So we’re four years after the events of “Fallen Kingdom” – the eruption of the volcano at Isla Nubar and the dino-chaos at the Lockwood estate. Dinosaurs have spread across the globe, uneasily sharing space with humanity. Claire Dearing (Bryce Dallas Howard) is a sort of dinosaur rights extremist, trying to shut down those who would exploit dinosaurs. She’s living in the Sierra Nevada mountains with Owen Grady (Chris Pratt); the two of them are also secretly serving as the guardians for Maisie Lockwood (Isabella Sermon), the cloned granddaughter of John Lockwood who is the subject of international interest.

Oh, and Blue, the velociraptor Owen trained, conveniently lives nearby – with a baby raptor that she apparently conceived solo. Genetics!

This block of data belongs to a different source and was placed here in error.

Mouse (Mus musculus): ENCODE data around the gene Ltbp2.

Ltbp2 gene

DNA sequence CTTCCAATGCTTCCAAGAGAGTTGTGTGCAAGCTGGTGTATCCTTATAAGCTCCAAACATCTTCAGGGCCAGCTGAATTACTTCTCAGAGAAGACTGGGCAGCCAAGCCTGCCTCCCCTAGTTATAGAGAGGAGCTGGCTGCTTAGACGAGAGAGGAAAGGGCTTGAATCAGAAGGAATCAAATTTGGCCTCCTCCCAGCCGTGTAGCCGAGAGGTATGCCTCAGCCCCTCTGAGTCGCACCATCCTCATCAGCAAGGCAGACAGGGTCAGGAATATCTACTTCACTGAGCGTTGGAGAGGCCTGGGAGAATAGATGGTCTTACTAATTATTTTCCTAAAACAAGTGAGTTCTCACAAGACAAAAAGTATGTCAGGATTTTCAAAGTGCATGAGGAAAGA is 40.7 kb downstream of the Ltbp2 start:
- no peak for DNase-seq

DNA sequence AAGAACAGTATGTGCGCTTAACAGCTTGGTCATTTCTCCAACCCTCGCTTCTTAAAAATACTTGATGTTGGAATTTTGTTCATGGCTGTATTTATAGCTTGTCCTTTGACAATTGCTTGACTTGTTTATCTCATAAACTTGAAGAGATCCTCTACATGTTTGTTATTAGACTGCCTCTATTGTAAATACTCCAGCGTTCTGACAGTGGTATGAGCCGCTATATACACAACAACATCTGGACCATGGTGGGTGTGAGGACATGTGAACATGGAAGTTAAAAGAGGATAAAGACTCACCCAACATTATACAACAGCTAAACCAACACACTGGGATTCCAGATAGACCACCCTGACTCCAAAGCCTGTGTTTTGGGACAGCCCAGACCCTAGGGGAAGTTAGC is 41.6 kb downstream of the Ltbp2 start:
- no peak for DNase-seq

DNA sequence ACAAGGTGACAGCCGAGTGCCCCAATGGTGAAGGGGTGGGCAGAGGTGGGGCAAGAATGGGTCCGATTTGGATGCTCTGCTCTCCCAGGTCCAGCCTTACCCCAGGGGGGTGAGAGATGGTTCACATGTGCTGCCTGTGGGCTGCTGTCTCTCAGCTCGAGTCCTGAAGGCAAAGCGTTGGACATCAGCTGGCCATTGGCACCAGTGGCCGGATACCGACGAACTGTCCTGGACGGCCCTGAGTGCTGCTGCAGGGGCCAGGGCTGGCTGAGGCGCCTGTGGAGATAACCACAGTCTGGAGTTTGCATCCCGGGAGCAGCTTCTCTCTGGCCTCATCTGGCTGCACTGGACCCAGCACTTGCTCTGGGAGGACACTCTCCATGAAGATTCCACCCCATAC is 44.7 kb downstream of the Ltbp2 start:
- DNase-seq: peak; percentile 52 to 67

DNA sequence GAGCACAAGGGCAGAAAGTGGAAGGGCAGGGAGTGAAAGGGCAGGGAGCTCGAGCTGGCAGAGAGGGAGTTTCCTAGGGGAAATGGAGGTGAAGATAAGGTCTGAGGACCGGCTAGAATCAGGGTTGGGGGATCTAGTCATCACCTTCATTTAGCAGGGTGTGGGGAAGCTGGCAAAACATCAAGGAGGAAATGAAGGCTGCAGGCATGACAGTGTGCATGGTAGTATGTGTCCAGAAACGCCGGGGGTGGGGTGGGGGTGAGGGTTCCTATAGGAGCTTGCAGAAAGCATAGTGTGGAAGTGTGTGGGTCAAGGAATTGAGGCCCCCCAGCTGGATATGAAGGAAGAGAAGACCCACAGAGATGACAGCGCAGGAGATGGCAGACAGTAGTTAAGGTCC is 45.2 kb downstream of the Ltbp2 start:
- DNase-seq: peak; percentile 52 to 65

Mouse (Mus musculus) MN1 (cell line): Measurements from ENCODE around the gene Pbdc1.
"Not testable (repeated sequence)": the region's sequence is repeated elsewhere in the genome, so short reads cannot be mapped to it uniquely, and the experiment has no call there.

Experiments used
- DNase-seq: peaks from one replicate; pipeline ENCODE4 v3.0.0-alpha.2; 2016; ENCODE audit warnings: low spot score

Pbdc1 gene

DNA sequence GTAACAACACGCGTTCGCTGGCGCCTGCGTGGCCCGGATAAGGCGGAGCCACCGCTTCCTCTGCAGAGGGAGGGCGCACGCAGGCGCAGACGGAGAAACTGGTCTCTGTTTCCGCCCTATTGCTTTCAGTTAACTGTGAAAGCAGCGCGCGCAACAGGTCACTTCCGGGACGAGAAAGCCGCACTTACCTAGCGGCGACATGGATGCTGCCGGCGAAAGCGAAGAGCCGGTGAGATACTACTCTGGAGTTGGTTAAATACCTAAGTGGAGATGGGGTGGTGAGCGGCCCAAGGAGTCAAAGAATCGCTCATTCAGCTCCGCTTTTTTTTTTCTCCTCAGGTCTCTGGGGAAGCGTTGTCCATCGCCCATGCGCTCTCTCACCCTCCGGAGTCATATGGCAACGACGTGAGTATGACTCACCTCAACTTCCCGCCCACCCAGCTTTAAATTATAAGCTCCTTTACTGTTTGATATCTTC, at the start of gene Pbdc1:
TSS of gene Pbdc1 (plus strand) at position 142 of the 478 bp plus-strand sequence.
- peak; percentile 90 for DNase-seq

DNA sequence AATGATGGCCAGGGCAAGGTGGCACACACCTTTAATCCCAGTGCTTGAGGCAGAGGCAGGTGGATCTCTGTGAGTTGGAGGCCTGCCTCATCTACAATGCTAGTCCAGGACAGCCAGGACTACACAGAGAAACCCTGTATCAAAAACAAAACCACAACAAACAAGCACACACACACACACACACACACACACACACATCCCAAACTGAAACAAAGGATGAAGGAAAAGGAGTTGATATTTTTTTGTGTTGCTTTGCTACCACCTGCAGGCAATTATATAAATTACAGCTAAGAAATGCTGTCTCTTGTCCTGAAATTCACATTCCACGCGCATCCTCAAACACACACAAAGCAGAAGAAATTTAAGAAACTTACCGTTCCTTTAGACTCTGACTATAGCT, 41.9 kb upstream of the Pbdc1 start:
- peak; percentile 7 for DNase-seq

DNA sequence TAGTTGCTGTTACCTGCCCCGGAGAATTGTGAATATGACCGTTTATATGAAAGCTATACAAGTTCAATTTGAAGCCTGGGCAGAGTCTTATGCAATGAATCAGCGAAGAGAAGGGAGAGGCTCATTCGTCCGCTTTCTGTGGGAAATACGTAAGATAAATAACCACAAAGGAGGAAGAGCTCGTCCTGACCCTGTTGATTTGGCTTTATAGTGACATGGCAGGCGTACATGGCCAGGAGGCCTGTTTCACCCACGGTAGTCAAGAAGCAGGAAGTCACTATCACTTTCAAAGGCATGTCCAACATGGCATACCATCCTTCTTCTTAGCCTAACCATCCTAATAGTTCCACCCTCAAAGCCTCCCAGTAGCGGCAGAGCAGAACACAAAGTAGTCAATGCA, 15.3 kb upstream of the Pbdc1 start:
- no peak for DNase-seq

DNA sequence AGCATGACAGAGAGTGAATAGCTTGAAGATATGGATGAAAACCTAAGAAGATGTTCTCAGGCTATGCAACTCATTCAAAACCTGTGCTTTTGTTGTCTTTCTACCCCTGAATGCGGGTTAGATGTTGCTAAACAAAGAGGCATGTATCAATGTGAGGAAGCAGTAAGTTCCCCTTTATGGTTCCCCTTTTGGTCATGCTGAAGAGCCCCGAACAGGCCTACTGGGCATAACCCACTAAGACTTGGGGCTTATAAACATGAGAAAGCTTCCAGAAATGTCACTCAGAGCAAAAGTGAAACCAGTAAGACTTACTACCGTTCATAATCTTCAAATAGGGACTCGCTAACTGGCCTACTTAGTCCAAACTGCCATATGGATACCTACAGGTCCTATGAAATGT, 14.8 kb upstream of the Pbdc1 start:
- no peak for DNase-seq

Anyway, the biotech company Biosyn, thanks to CEO Lewis Dodgson (Campbell Scott) has established itself as the sole entity responsible for capturing and protecting dinosaurs at their compound in Italy. Biosyn operatives find out about both the baby raptor and Maisie and opt to go ahead and take them. Despite Owen’s efforts, they are successful.

So Owen and Claire have to go rescue Maisie. They wind up traveling across the world, tracking the kidnappers to Malta. The bad guys slip through their fingers, but they meet pilot/adventurer Kayla Watts (DeWanda Wise), who agrees to help them along their way.

Meanwhile, paleobotanist Ellie Sadler (Laura Dern) and paleontologist Alan Grant (Sam Neill) come back together; they have suspicions about Biosyn and decide to find out more. Easy enough, thanks to an invite from everyone’s favorite chaos theorist Ian Malcom (chaos agent Jeff Goldblum), who works for Biosyn and has many suspicions of his own.